Despite the emerging presence of a cyclone in the Coral Sea, Cape York residents should be prepared for a drier-than-usual December, experts warn.
Apart from the odd shower, very little rain has been recorded in the region over the last six weeks, leaving locals begging for the heavens to open.
Just 4mm was recorded at the Weipa Airport in November, down on last year’s 146mm and the monthly average of 92.4mm, while at Cooktown 25.8mm was tipped out in November, down on the average of 58.5mm.
And with the Bureau of Meteorology announcing this summer to be impacted by El Niño, Cape York residents should be expecting a well-below-average wet season.
The last time the country was hit by El Niño, the wet season in the Cape took a huge hit.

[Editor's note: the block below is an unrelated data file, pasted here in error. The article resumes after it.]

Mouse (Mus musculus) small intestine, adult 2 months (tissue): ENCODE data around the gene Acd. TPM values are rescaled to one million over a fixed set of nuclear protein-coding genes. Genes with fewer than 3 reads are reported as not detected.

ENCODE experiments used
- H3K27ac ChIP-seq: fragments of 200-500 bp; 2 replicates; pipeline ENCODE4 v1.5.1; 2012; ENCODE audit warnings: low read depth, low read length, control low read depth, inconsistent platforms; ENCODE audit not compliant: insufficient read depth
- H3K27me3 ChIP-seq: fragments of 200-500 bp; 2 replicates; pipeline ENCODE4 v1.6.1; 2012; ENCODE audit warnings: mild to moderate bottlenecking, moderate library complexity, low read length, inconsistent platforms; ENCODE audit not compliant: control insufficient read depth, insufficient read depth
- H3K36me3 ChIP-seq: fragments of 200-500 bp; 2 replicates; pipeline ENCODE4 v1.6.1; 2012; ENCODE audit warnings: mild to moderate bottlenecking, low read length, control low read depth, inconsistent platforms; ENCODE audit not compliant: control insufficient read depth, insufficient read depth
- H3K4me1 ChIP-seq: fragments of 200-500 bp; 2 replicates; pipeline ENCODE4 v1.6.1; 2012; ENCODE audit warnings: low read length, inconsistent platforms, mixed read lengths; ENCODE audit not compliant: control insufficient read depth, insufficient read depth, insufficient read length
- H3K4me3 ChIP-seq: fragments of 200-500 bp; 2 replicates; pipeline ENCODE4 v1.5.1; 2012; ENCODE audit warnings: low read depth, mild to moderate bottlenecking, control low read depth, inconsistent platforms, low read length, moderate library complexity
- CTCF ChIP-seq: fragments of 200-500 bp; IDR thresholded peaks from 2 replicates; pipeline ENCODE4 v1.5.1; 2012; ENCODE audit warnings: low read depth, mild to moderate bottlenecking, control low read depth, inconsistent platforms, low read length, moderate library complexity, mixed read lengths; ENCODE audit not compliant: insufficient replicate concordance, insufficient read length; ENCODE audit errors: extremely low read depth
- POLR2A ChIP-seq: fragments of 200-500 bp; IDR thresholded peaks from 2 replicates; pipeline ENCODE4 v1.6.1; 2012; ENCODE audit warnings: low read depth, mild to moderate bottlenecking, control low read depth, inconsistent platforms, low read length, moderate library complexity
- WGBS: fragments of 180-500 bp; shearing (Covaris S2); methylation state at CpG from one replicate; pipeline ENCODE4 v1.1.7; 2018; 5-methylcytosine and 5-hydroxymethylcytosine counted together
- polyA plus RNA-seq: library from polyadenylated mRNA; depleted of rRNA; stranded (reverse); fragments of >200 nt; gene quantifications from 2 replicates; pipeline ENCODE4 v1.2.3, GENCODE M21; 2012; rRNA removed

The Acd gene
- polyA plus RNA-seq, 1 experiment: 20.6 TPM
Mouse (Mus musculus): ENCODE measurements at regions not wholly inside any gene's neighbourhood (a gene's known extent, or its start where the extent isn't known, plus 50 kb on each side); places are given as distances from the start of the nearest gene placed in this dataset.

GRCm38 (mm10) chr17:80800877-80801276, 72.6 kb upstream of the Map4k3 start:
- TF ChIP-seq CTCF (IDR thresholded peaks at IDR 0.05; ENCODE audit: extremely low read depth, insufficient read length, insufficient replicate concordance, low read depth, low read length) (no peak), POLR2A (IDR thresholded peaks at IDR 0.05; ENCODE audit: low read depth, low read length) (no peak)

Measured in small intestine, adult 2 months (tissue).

In 2015-16, just 1200mm was recorded at both Weipa and Cooktown between October and April.
Weipa’s average rainfall for that period is 2000mm, while Cooktown usually measures about 1500mm in a wet season.
Weipa Town Authority chair Michael Rowland said the demand for water was soaring.
Last week, the WTA asked residents to cut back on their water usage so its systems could keep up.
Weipa sources its water from an underground aquifer, but it needs to be pumped and treated before it’s released into the town supply.
“It happens almost every year at this time with a huge demand for water,” Mr Rowland said.
“We’re seeing above and beyond the average daily usage.
“Once the rain comes, we’ll see a massive drop in usage, but we’re asking people to be sensible about their watering hours and to make sure they are not leaving sprinklers on for hours on end.”
Scattered storms and showers are expected across the Cape this week, but no major rain has been forecast by the Bureau of Meteorology.